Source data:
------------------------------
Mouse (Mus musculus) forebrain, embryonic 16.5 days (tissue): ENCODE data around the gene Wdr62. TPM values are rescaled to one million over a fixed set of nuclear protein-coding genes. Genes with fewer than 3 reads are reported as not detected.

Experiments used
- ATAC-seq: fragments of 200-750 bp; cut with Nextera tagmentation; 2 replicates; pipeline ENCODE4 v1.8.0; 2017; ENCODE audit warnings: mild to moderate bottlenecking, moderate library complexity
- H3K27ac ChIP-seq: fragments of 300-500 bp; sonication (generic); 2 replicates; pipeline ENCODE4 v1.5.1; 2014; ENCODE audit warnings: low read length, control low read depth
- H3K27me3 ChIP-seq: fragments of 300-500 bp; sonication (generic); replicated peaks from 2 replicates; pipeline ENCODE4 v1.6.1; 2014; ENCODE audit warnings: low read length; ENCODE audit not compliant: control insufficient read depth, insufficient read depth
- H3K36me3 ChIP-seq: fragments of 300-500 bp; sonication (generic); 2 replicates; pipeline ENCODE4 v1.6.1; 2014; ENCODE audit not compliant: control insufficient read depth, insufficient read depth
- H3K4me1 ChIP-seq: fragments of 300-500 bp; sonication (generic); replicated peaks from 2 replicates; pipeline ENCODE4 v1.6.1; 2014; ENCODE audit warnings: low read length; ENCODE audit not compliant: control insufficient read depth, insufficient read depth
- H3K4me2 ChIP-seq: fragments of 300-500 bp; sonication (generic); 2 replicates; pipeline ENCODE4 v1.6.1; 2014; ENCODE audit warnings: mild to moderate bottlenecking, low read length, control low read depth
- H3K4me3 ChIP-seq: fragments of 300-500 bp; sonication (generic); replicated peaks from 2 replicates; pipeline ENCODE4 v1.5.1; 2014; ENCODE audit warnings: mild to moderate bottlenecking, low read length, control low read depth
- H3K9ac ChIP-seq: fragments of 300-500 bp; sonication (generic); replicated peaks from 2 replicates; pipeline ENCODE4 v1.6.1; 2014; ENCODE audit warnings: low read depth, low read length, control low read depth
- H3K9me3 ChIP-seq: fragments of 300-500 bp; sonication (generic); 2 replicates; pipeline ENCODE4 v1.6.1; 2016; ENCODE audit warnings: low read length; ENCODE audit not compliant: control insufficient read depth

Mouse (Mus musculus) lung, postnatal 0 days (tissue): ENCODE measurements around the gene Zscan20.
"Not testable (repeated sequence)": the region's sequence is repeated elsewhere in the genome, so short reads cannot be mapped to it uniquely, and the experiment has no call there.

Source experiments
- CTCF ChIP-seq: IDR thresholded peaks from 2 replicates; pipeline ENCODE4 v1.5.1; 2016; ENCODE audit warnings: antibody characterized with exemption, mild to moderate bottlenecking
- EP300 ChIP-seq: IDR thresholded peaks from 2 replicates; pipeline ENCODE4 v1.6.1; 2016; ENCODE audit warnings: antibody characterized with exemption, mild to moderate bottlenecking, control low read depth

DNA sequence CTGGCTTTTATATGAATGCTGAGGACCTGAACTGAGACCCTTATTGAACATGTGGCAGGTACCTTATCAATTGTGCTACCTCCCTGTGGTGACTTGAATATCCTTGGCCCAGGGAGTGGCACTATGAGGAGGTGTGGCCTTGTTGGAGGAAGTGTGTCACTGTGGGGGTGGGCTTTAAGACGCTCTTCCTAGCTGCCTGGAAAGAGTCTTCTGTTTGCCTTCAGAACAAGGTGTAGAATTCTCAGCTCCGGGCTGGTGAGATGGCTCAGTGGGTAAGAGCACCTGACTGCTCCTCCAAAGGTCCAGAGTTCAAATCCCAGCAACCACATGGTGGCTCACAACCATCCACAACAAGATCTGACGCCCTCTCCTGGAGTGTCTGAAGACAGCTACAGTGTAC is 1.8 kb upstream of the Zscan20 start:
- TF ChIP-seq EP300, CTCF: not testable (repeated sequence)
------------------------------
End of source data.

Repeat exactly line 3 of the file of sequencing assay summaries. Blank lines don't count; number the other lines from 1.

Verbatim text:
- ATAC-seq: fragments of 200-750 bp; cut with Nextera tagmentation; 2 replicates; pipeline ENCODE4 v1.8.0; 2017; ENCODE audit warnings: mild to moderate bottlenecking, moderate library complexity